By a show of hands, who out there is going to be angry with me if I post two dessert recipes in one week? Anyone? No? We’re good? Good. Because this one? Phew. This cookie recipe is the ne plus ultra of cookies.
This is like a combination of a Twix bar with an Almond Joy or Mounds bar. The anatomy of the cookie is thus:
- Crispy chocolate butter cookie base. It is what it sounds to be. It’s a little shortbready and carries a little snap to it. It’s the perfect place to put your…
- Honey caramel coconut chew. Yes. Just yes. Have you had honey coconut caramels? Maybe not. It’s an old one (and I blush to see the photo of it, but ever onward, right?) And if you’ve parked a honey caramel coconut chew on top of a crispy chocolate cookie, you might as well add a…
- Big, fat toasted almond. Sigh. There are very few things I like better than a handful of still warm aromatic, toasted almonds. Well, maybe there’s one thing I like better than that. It’s when I cover them with…
- Melted dark chocolate. This doesn’t require a whole lot of explanation, but I’ll do it anyway because I add a little coconut oil (you could sub in butter if coconut oil is hard to find where you live) to the melted chocolate for added flavour and to make it a little softer once it’s set up. All this would be plenty fine, but if you’re going to the trouble you might as well gild the lily, right? Top the whole thing off with a sprinkle of…
- Flaked sea salt. Have you had sea salt with dark chocolate? When you add just a touch of sea salt to chocolate you taste chocolate like you never have before. The salt actually performs in this role. It suppresses some of the bitter flavours and amplifies the sweet and sour flavours.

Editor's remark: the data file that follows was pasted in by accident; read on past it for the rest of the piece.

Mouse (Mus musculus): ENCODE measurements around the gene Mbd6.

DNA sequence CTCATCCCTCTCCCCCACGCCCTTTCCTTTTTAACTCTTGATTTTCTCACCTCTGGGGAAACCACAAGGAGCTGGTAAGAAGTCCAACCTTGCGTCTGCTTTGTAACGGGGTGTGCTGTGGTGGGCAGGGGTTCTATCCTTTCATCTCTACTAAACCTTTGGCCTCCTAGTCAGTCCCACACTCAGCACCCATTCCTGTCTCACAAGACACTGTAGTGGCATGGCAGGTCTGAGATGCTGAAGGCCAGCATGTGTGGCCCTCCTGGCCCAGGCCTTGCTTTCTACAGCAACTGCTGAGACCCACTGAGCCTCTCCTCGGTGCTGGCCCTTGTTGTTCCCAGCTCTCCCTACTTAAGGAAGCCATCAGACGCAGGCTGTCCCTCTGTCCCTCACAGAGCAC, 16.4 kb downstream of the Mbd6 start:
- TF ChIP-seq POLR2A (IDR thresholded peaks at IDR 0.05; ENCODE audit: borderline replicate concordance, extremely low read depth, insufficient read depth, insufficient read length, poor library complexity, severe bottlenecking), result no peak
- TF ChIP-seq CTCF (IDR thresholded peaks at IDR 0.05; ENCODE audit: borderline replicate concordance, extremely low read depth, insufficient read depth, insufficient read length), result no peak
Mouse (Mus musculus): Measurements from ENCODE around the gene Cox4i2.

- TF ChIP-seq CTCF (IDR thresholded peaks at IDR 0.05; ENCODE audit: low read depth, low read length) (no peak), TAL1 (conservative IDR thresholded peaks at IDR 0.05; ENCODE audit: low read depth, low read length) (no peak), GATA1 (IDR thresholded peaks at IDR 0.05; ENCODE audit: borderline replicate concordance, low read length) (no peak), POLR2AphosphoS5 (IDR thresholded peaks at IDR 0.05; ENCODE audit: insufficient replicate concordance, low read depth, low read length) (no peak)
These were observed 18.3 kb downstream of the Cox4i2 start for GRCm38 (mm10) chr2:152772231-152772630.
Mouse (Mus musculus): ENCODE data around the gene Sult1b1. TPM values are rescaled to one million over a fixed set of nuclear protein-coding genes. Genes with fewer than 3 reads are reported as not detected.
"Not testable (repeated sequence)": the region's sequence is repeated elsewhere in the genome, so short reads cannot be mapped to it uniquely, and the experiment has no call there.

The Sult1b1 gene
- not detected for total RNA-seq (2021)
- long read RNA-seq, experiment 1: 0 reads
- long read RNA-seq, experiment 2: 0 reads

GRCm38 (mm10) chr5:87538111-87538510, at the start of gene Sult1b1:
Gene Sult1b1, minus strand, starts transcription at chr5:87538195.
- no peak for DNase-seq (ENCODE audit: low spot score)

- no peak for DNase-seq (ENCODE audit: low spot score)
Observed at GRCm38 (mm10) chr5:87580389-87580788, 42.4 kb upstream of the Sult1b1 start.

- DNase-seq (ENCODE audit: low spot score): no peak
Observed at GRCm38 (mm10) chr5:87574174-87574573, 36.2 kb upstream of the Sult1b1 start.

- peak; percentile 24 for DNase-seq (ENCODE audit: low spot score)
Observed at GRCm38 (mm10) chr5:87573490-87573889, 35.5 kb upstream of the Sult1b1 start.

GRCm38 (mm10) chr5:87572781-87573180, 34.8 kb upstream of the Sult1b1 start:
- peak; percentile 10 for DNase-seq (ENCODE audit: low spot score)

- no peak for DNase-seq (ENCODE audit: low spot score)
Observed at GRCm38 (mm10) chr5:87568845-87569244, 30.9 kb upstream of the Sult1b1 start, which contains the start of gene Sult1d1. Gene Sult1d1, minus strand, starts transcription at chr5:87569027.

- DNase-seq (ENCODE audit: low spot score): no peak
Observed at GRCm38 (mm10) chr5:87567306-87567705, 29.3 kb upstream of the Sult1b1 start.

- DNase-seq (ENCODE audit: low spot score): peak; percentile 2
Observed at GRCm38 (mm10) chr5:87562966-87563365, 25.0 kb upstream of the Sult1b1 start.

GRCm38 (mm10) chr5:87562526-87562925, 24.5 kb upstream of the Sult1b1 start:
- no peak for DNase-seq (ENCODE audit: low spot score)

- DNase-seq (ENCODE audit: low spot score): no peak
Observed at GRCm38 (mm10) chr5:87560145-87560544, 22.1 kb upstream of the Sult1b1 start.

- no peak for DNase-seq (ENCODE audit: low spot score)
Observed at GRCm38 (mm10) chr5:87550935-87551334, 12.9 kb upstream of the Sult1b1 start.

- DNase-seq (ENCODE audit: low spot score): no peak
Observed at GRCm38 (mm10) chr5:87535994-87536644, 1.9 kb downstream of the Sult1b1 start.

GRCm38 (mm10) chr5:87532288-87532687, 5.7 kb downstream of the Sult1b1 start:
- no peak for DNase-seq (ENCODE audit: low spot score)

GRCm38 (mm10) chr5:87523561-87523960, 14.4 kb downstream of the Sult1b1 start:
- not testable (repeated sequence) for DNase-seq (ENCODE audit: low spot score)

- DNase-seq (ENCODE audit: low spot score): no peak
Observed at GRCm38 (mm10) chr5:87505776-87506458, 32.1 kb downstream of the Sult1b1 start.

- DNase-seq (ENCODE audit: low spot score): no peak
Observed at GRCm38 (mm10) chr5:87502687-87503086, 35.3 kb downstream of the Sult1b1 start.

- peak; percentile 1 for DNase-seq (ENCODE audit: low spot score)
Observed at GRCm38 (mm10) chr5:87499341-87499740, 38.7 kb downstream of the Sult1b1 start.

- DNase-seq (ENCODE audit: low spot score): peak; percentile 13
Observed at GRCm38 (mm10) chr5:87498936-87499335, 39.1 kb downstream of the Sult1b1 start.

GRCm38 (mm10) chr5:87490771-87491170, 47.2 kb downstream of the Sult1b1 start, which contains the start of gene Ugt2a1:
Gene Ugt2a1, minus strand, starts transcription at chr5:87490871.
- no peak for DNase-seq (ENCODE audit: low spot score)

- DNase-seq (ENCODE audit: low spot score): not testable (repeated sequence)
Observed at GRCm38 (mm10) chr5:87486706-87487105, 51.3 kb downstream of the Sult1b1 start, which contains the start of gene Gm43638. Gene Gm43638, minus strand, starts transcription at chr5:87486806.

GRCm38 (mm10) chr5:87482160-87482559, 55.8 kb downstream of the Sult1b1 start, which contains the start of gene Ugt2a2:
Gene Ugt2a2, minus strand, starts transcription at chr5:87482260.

Can you use regular old table salt here? Negatory. Table salt has iodine added to it which is great if you have goiter issues, but not so great taste wise. You know those bitter flavours you were suppressing with the salt? Yep. The iodine adds it right back in along with a pronounced metallic taste. Don’t go there. If you can’t get my favourite Maldon Sea Salt*, use a nice coarse sea salt or kosher salt (church of the last resort, but still acceptable.)
*I collect different salts. Crazy salts are my impulse buy weakness. Maldon Sea Salt is one of my all time favourites, though. It is harvested in Great Britain and is sold in the most impossibly beautiful irregular flakes. Some of them are pyramid like, some are flat and clear, some of them look like tiny gemstones. You usually grind them together in your fingers while sprinkling over food (or your tongue) and it’s generally used as a finishing salt rather than one you cook into foods.
The cookies, despite all their components, are deceptively simple to make. The dough can be made and frozen ahead of time. In fact, freezing the dough is necessary, so make it up to three months ahead of when you’d like to make it if you feel like it! The honey caramel coconut chew takes only one and a half minutes to make then five minutes to cool before scooping onto the cookie bases. Toasting almonds is a piece of cake and then you melt chocolate and coconut oil together for dunking. It doesn’t get much easier than that. And cookies can’t taste much better than this.
- 2¼ cups all-purpose flour
- ¼ cup cornstarch or rice flour
- 6 tablespoons unsweetened cocoa powder
- ½ teaspoon salt
- 1 cup granulated sugar
- ½ cup butter, softened to room temperature
- ⅓ cup milk
- 1 teaspoon vanilla extract
- 1 cup pure honey
- ½ cup raw sugar or granulated sugar